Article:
John Cossar |Another Bridge to Burn

Catchy tunes, reinforced by tasteful use of a variety of accompanying instruments and memorable lyrics.

His voice is sometimes reminiscent of Bob Dylan, or it would be if Bob Dylan enunciated and stayed on key. Sometimes he reminds me more of Ron Hynes. Mostly though, John Cossar sounds like a man from Burgeo, who sometimes drops his H’s at the start of his words even while singing, and who has some things that he wants to sing about.

The songs on “Another Bridge To Burn,” John Cossar’s first full-length album, capture some of life’s moments of heartbreak, hope and tenderness, and without presuming anything it seems fairly obvious that these are scenes from Cossar’s life. If they are not, then he is all the more genius at writing heartfelt lyrics. His lyrical style avoids sticking to a strict number of syllables per line, which gives a certain poetic freedom, although this does sometimes make the tune a bit halting, not to mention sometimes a little hard to sing along.

Cossar’s lyrics are paired with deceptively simple music, with recognizable guitar chord changes belying the songs’ complexity. They tend to sound a little familiar yet strikingly original — their arrangements melodic and sometimes unexpected. The accompaniments are well chosen, well written and well played, from the violin to the horns. “Like a Drunkard on a Spree” is an excellent example – it starts with just an acoustic guitar and piano, and builds to include strings and Hammond organ, and even an electric guitar solo. Although there’s no percussion on the song, it sounds like there is. The minimal use of percussion is common throughout “Another Bridge to Burn,” putting the focus on the instruments and Cossar’s singing.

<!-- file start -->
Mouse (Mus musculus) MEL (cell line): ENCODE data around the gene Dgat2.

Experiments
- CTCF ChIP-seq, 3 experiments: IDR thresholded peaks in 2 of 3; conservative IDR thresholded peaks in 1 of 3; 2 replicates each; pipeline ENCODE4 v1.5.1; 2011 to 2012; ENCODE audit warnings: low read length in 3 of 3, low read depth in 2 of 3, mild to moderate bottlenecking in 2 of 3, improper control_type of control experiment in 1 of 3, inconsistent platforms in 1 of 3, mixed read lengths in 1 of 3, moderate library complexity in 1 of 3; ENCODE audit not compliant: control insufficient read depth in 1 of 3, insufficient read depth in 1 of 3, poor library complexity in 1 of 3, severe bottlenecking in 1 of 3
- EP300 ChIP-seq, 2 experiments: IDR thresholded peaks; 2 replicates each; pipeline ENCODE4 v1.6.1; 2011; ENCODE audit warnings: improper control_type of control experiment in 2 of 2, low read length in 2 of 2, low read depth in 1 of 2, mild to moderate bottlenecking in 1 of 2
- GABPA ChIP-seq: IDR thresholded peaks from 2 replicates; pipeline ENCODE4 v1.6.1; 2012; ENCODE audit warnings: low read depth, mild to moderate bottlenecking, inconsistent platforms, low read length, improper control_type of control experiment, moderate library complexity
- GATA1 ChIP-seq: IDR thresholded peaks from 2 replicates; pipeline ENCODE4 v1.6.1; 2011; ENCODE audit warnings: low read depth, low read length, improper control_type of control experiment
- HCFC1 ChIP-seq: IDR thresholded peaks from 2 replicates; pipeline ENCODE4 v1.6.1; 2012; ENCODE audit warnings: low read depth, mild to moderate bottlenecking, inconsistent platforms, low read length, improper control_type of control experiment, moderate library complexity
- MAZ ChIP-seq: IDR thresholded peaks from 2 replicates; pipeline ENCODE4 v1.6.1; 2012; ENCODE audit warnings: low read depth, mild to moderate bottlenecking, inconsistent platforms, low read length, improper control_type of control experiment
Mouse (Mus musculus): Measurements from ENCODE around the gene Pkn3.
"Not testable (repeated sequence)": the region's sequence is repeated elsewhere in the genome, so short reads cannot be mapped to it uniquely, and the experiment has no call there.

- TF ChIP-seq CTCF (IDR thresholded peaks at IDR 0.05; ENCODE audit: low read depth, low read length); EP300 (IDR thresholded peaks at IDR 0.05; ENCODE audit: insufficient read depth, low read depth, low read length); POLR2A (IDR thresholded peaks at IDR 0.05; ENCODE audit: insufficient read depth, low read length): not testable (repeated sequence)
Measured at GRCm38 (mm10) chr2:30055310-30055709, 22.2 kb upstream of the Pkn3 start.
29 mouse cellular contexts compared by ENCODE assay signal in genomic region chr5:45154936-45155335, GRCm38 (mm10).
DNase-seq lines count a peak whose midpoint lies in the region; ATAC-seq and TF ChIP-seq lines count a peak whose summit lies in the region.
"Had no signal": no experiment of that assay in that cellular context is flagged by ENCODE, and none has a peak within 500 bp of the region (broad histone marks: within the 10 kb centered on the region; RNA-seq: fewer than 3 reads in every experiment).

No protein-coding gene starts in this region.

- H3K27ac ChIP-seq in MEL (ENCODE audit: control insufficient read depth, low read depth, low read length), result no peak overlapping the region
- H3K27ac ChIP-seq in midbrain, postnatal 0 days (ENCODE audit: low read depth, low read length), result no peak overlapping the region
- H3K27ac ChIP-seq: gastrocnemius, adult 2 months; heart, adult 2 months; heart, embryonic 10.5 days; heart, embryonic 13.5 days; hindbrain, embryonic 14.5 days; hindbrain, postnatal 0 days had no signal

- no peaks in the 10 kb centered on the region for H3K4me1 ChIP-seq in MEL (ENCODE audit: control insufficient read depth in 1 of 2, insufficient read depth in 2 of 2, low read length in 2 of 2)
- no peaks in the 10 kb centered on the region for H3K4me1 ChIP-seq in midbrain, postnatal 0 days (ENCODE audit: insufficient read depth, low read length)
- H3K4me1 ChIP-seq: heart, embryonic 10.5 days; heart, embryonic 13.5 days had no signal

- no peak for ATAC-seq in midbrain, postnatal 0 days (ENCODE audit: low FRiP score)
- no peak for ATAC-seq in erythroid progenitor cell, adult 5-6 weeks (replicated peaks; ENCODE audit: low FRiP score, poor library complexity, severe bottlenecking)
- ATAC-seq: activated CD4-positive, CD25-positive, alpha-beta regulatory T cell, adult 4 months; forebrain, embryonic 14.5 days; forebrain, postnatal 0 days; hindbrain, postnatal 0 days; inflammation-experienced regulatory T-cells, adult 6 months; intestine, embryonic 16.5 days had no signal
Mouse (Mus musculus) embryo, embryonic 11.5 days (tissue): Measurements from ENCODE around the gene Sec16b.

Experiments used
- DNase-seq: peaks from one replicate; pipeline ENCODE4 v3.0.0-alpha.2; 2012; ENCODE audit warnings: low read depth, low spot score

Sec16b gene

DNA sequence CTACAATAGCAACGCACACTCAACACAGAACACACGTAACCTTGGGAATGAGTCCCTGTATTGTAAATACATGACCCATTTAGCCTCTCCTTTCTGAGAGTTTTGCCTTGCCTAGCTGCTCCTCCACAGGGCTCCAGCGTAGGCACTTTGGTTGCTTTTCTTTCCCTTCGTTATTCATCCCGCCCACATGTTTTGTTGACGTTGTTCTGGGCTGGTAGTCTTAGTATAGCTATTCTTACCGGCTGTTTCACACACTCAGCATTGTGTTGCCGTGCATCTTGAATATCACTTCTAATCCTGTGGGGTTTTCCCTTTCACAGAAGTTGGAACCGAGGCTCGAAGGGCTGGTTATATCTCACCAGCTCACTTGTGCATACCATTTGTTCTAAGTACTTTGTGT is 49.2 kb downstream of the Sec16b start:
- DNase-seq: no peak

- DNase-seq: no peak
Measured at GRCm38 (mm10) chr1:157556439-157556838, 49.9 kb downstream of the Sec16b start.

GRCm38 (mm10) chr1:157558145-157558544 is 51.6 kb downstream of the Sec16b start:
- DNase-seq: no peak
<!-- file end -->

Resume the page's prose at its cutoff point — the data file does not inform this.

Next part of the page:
Cossar has a talent for writing catchy tunes, reinforced by tasteful use of a variety of accompanying instruments and memorable lyrics. Try listening to this album and NOT get the chorus from “Wait Up For Me” stuck in your head, for example.

His songs are about the timeless themes of love and longing, heartbreak and loss, and the passing of time and loss of youth, but they avoid sounding overused or clichéd, and instead come across as honest and sincere. Cossar does indeed have something to sing about.

If you’re looking for a Christmas gift for somebody with a taste for good songs, for somebody who’s a fan of Bob Dylan or Johnny Cash or Ron Hynes, track down this album. It’s available at Fred’s Records, and online at

Trouble | John Cossar by TheIndependent

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